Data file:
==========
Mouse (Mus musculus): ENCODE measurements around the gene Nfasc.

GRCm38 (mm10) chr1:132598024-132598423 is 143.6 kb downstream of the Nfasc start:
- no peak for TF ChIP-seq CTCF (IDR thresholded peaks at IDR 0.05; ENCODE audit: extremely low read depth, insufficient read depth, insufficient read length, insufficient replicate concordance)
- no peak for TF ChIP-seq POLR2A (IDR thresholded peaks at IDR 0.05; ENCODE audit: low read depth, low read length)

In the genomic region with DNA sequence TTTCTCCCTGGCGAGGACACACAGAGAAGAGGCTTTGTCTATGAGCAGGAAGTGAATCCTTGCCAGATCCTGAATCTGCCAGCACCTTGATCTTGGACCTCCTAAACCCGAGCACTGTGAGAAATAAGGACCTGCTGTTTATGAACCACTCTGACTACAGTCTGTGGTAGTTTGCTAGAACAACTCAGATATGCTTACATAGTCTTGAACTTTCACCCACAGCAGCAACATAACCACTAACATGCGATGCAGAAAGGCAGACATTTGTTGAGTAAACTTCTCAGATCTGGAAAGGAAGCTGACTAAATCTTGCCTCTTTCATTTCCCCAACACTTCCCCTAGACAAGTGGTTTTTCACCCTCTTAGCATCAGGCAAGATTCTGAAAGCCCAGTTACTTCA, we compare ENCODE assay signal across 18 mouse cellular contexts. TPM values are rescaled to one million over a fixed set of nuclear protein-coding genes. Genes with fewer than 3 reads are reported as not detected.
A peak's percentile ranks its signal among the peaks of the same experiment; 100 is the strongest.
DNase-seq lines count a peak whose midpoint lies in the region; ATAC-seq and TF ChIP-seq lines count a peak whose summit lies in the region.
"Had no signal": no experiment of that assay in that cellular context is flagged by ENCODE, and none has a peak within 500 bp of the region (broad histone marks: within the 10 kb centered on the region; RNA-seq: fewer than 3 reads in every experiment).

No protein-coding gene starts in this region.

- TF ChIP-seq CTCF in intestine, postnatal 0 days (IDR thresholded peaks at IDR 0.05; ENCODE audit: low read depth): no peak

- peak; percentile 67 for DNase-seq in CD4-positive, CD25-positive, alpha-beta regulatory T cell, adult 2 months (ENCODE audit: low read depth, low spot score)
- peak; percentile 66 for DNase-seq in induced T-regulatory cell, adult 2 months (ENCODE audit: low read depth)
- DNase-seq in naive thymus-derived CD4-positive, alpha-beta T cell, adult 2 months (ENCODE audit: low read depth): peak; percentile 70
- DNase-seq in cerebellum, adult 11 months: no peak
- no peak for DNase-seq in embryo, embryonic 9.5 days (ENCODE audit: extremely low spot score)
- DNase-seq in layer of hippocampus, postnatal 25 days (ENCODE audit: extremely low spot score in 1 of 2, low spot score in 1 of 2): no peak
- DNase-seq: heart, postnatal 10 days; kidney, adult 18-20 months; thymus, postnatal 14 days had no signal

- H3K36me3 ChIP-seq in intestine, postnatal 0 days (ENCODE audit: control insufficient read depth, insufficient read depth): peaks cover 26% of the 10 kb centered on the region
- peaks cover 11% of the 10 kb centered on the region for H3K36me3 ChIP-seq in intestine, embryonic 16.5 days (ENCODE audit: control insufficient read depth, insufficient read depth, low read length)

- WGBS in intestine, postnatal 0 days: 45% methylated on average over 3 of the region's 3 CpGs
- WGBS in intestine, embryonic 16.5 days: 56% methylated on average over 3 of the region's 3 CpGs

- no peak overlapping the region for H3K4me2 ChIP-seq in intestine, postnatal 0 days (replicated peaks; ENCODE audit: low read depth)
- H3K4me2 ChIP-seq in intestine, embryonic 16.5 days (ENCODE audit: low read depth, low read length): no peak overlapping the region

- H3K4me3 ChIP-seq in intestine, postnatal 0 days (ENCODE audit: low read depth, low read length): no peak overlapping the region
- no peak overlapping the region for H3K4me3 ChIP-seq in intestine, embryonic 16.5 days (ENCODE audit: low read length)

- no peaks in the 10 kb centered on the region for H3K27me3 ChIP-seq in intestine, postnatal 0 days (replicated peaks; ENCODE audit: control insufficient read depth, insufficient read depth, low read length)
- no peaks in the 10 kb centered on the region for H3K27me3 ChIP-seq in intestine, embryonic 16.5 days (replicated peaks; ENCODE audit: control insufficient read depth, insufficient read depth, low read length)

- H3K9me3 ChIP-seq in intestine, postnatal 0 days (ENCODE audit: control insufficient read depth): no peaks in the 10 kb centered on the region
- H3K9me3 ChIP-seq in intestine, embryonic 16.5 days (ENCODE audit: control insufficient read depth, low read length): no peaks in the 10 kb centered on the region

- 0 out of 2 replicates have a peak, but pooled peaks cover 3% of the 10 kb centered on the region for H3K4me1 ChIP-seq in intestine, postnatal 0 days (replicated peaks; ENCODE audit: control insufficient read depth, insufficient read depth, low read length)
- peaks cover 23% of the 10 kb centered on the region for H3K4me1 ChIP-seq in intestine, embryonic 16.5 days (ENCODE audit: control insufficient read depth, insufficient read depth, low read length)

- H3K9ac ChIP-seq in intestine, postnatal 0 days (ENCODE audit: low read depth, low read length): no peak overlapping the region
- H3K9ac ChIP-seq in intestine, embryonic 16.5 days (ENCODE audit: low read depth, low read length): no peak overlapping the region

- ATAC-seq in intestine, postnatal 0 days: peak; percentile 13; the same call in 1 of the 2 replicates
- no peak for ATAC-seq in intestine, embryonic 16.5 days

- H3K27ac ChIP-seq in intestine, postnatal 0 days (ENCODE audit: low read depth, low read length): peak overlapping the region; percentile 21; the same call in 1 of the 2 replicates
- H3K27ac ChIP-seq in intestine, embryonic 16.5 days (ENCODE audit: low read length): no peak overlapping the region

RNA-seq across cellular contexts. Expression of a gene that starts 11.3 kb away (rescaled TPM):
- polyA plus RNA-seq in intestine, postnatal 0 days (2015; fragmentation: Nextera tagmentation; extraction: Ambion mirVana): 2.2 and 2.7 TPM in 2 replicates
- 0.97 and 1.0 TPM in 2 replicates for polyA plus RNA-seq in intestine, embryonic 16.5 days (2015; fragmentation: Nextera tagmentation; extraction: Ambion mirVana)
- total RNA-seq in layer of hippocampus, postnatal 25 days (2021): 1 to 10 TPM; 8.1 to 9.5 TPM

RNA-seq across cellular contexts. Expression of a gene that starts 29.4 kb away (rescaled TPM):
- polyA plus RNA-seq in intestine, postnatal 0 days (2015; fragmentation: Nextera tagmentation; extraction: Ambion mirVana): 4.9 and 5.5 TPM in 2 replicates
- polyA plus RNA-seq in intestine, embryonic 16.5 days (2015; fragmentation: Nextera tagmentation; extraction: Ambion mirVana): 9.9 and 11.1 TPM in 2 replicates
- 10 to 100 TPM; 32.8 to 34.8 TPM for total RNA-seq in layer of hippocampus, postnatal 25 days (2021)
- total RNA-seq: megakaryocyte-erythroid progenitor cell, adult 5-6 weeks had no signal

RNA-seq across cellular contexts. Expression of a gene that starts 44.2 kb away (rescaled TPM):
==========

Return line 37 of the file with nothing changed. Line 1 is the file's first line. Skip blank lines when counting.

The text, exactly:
- H3K27ac ChIP-seq in intestine, embryonic 16.5 days (ENCODE audit: low read length): no peak overlapping the region